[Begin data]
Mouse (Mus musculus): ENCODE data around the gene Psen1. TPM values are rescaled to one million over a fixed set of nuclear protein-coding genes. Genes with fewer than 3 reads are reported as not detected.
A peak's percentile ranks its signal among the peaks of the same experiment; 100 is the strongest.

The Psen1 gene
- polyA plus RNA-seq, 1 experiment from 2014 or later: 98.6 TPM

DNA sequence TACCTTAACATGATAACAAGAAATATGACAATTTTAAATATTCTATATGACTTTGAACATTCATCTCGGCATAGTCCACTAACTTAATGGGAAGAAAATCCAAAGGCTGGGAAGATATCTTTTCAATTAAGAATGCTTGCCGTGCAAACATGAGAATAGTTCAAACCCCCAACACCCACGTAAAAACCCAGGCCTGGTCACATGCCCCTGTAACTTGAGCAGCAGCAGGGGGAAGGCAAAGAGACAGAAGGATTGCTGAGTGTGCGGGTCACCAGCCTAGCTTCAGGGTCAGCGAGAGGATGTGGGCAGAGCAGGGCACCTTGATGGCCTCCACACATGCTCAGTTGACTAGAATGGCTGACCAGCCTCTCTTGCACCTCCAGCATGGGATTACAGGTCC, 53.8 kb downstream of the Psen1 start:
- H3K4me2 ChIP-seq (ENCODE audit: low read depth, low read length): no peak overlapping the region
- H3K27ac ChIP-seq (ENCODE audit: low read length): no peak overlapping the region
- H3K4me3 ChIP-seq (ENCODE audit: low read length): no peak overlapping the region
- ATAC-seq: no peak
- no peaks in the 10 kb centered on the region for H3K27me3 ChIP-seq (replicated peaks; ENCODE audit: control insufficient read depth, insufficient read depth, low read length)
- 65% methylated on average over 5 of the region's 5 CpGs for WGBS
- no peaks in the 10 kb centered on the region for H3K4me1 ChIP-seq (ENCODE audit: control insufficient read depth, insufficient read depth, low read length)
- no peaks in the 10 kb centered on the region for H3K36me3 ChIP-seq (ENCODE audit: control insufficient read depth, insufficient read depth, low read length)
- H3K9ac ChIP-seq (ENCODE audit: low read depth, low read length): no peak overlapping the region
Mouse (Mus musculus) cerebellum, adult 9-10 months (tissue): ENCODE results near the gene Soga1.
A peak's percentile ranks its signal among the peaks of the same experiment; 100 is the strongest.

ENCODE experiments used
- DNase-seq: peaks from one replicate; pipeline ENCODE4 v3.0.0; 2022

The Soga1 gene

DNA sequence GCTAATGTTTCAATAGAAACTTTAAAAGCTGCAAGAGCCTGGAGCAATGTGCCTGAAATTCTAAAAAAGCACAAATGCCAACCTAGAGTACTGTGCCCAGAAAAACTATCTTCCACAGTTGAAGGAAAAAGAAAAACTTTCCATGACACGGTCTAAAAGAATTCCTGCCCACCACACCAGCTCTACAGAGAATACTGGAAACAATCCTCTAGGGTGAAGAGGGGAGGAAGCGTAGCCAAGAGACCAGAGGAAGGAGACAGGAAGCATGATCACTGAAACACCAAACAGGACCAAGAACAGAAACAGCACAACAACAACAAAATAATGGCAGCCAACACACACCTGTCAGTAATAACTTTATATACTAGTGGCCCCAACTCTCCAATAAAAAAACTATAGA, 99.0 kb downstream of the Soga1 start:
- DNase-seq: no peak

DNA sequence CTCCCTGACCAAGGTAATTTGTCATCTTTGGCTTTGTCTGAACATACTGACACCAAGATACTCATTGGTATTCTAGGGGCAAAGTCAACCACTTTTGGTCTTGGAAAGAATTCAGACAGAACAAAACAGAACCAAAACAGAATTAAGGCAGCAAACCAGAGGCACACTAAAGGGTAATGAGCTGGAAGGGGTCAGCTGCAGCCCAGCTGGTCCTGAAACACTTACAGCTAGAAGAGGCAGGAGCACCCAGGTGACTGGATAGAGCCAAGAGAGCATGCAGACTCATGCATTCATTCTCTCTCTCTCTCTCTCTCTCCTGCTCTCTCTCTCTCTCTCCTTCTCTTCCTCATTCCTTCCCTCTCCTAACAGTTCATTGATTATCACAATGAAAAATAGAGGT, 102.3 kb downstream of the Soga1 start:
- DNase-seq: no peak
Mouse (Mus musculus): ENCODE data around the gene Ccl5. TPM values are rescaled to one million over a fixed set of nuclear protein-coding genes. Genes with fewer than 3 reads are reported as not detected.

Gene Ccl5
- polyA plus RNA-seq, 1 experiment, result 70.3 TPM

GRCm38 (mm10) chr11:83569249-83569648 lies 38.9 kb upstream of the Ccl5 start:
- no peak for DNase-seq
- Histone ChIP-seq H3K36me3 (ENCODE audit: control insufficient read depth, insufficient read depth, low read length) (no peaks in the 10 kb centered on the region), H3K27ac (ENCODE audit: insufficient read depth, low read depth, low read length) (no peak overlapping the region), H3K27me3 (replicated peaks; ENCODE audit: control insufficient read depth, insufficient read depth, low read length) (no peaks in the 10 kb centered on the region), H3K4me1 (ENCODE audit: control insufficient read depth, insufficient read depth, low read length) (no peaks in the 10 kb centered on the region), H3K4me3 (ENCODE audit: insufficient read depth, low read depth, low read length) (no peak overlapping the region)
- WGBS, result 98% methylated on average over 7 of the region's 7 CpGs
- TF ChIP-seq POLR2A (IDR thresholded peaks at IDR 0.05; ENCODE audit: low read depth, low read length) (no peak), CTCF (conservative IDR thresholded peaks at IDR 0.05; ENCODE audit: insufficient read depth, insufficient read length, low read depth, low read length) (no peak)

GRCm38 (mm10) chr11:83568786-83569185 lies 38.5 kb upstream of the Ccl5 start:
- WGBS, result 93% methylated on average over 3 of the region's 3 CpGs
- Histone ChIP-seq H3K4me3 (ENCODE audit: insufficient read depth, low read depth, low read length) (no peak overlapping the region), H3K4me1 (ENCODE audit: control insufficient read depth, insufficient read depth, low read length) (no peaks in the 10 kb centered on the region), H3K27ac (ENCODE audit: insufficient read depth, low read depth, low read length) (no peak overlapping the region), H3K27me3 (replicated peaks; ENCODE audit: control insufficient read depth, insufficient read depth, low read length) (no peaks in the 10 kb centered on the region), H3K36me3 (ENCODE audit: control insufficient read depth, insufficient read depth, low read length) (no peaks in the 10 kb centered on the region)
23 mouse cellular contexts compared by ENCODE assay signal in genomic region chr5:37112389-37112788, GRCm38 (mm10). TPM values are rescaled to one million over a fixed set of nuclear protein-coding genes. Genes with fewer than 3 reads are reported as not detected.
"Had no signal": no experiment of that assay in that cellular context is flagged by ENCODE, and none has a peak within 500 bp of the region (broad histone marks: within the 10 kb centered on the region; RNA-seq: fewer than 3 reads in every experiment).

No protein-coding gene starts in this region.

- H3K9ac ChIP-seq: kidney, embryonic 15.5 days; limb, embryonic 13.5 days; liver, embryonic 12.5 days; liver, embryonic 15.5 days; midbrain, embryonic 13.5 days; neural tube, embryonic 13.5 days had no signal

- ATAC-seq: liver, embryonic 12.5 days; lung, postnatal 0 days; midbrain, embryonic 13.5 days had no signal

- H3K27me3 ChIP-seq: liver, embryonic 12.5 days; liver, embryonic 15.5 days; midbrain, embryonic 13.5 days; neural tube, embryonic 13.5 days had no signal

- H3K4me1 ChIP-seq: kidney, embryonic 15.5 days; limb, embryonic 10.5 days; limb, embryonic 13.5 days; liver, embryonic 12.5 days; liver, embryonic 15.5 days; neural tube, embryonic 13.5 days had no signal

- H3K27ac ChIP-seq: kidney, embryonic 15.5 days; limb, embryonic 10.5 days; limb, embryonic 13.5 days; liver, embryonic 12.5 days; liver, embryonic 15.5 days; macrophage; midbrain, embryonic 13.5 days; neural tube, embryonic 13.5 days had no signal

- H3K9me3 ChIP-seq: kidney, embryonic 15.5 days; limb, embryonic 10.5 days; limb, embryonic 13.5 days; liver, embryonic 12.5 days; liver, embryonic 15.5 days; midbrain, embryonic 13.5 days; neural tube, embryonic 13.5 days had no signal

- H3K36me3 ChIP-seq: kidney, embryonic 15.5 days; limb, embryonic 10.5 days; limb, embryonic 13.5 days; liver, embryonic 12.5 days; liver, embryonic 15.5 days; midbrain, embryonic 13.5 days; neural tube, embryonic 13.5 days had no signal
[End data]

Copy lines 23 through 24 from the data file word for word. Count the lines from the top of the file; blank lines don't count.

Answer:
- DNase-seq: no peak
Mouse (Mus musculus): ENCODE data around the gene Ccl5. TPM values are rescaled to one million over a fixed set of nuclear protein-coding genes. Genes with fewer than 3 reads are reported as not detected.